Mistakes That Worked is a clever non-fiction book which is a collection of short stories depicting the value of risk-taking and mistakes. This book highlights the beauty of being open-minded which leads to innovation and creation. According to Mark Twain, “Name the greatest of all inventors. Accident.” Think about incorporating a "mistakes and lessons learned" section into your reading workshop notebooks.
Inspiring original thinking and creativity pairs nicely with grit and perseverance. Be sure to check out next month’s newsletter with ideas about adversity and coping with challenges.Also, if you would like to see additional SEL information check out www.doe.in.gov/sebw.
Diving into the New AP Resources
Advanced Placement Curriculum and Resources
Teachers across Indiana are awakening to the many valuable and robust resources that College Board is offering for 2019-2020, including AP question banks, customizable practice tests, progress dashboards, pacing and sequencing suggestions, strength and weakness guidance, and more!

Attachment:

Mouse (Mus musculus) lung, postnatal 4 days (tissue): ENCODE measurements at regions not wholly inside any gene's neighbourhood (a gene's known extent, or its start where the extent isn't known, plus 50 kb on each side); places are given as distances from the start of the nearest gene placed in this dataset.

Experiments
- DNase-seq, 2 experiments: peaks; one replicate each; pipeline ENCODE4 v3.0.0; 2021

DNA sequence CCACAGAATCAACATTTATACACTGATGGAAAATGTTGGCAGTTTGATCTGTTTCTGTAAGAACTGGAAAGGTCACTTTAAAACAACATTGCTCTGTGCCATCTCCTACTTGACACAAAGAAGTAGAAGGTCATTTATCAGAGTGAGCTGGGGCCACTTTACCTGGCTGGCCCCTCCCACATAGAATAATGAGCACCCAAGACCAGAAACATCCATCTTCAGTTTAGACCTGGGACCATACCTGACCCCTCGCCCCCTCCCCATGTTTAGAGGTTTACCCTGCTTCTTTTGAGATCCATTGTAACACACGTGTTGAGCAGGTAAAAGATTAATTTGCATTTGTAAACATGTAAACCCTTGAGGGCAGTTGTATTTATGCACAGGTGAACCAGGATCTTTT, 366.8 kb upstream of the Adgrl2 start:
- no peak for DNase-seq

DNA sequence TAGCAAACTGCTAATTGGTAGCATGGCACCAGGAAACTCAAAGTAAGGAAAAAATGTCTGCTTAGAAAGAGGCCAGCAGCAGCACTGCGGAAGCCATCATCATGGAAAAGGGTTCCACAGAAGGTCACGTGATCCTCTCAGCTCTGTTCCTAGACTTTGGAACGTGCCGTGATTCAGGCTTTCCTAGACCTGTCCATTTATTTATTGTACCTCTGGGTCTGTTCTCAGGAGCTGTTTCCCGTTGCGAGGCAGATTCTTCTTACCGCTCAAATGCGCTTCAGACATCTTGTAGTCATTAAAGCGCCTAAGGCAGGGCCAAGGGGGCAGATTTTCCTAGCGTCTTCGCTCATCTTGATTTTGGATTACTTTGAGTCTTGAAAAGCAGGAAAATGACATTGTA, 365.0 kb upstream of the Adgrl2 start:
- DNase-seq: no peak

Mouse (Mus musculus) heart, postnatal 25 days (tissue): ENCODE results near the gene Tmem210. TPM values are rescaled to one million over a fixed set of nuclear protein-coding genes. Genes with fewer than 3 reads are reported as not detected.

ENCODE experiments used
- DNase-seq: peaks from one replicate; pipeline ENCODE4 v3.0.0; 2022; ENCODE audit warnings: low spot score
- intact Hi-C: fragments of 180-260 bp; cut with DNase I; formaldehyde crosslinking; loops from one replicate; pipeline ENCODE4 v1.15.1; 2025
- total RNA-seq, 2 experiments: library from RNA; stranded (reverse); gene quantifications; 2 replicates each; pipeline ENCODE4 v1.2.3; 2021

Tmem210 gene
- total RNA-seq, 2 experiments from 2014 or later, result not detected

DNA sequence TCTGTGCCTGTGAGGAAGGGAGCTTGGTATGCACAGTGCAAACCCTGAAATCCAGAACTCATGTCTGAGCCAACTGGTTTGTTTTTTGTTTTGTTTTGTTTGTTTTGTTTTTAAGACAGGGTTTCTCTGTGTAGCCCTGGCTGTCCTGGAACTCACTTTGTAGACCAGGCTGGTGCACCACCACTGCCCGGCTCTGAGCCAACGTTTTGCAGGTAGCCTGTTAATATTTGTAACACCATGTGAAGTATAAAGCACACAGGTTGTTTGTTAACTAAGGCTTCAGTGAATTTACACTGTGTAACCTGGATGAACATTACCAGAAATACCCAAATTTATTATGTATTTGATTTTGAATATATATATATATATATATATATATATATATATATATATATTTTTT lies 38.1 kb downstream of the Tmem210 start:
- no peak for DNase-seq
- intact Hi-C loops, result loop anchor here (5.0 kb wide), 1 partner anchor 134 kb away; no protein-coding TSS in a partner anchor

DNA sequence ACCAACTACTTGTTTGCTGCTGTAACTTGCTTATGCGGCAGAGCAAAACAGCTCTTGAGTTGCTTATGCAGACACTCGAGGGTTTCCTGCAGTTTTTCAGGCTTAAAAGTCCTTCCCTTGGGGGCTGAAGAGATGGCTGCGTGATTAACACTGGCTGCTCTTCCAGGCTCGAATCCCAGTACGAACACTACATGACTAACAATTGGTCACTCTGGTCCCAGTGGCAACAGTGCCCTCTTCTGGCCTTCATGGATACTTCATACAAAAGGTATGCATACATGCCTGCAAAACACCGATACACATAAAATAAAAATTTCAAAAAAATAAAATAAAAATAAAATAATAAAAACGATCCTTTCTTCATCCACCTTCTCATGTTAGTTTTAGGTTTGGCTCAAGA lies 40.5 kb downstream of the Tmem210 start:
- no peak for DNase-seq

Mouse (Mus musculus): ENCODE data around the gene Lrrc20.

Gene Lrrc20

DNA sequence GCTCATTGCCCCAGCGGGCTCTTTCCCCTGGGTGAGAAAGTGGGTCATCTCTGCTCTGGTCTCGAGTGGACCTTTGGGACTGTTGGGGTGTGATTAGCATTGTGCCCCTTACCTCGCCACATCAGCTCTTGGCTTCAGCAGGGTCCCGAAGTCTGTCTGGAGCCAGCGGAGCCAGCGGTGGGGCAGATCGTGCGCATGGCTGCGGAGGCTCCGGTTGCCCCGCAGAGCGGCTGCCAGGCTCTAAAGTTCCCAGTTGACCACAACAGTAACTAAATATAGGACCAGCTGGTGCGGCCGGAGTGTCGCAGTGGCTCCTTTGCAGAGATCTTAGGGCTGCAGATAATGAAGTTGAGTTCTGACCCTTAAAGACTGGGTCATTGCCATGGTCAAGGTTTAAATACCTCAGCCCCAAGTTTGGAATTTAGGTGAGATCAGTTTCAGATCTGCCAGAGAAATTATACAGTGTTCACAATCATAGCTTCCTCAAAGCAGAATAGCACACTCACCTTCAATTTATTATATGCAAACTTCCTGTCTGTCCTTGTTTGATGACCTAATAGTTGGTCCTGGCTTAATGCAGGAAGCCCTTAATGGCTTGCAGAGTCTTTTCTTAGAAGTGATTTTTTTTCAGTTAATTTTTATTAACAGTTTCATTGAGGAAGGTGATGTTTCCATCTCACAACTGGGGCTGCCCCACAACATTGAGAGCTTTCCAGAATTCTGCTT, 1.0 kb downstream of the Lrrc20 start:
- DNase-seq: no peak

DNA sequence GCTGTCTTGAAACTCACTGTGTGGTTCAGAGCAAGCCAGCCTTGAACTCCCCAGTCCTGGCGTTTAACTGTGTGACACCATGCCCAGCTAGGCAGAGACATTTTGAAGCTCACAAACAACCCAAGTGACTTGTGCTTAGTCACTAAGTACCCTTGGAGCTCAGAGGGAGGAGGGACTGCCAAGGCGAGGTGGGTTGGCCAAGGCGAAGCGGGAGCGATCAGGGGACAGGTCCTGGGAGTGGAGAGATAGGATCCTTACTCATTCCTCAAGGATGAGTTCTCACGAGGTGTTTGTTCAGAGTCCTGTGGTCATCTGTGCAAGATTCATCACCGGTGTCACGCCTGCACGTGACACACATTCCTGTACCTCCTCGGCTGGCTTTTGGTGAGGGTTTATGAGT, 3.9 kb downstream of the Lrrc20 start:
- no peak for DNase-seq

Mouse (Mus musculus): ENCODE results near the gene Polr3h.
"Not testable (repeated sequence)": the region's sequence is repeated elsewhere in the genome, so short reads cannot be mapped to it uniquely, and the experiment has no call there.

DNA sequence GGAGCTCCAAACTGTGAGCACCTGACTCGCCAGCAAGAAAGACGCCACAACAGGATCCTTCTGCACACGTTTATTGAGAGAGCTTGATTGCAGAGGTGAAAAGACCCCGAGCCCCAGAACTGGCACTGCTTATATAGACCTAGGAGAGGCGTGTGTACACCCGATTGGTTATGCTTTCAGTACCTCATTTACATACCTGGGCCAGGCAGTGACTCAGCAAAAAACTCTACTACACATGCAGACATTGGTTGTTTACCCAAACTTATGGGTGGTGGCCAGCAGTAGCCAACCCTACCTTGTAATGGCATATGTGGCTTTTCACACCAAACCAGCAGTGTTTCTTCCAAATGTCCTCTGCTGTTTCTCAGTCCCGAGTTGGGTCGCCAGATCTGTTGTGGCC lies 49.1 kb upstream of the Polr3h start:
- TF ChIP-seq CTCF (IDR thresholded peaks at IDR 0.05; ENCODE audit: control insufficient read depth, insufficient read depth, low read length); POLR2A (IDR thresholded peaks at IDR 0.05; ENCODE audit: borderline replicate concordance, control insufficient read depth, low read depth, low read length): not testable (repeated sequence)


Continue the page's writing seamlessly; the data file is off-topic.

Thousands of released advanced placement questions are available August 1! The electronic question bank will open on August 1, and professional development to engage in the new interactive format will be available this fall.
Teachers, be sure to place your binder order today, if you have not done so already. The deadline has been extended for this FREE binder, a $300 value. Each teacher must request his/her own. Here is the ordering link: https://apcentral.collegeboard.org/courses/2019-20-course-exam-description-preorder-form
Please be sure to view the attached file with annotated resource guidance.